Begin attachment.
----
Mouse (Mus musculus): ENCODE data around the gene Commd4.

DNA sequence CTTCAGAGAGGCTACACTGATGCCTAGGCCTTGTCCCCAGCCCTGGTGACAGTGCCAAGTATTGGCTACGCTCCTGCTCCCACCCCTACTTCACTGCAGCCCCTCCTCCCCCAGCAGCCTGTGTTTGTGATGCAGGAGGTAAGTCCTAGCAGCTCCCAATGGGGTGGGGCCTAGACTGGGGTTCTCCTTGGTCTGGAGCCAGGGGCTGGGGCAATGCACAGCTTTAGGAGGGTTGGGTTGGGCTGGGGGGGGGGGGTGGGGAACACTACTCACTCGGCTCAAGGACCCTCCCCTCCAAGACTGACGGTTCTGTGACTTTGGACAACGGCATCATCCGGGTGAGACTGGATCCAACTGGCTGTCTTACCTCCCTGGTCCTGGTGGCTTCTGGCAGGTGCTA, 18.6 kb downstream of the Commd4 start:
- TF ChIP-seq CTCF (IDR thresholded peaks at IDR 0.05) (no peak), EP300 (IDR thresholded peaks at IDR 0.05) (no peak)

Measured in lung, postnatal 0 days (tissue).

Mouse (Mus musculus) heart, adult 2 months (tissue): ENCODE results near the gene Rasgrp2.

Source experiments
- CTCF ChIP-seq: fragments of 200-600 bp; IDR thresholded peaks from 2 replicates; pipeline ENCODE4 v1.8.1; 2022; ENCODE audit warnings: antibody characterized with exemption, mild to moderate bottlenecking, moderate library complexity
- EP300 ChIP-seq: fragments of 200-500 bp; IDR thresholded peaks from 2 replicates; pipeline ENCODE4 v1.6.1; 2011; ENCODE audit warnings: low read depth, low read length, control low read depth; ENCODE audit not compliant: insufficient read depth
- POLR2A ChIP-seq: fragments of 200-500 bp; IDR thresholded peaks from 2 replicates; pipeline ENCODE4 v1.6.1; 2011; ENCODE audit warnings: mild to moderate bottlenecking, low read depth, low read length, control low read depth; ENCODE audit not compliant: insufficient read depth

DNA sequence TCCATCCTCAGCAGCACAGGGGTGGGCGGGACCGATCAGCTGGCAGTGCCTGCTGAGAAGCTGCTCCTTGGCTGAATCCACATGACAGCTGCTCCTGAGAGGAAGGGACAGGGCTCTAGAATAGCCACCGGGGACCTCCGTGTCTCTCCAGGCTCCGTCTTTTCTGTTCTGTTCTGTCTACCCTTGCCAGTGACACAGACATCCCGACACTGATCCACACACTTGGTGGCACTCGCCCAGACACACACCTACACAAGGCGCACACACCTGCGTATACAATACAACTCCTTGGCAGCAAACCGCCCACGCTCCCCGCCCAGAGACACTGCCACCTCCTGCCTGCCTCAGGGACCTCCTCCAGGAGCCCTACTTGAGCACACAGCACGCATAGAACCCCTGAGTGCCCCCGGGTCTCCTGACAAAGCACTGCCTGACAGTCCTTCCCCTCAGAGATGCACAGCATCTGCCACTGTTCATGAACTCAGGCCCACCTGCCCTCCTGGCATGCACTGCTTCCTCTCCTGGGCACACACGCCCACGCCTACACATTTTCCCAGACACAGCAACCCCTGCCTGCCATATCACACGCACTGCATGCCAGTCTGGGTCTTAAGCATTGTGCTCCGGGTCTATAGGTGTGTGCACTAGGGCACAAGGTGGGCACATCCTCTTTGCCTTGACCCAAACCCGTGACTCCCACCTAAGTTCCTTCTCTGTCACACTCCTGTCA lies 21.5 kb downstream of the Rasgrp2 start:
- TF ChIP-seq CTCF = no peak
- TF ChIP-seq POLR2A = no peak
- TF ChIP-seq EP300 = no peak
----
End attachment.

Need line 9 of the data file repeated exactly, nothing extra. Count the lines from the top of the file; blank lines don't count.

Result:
- POLR2A ChIP-seq: fragments of 200-500 bp; IDR thresholded peaks from 2 replicates; pipeline ENCODE4 v1.6.1; 2011; ENCODE audit warnings: mild to moderate bottlenecking, low read depth, low read length, control low read depth; ENCODE audit not compliant: insufficient read depth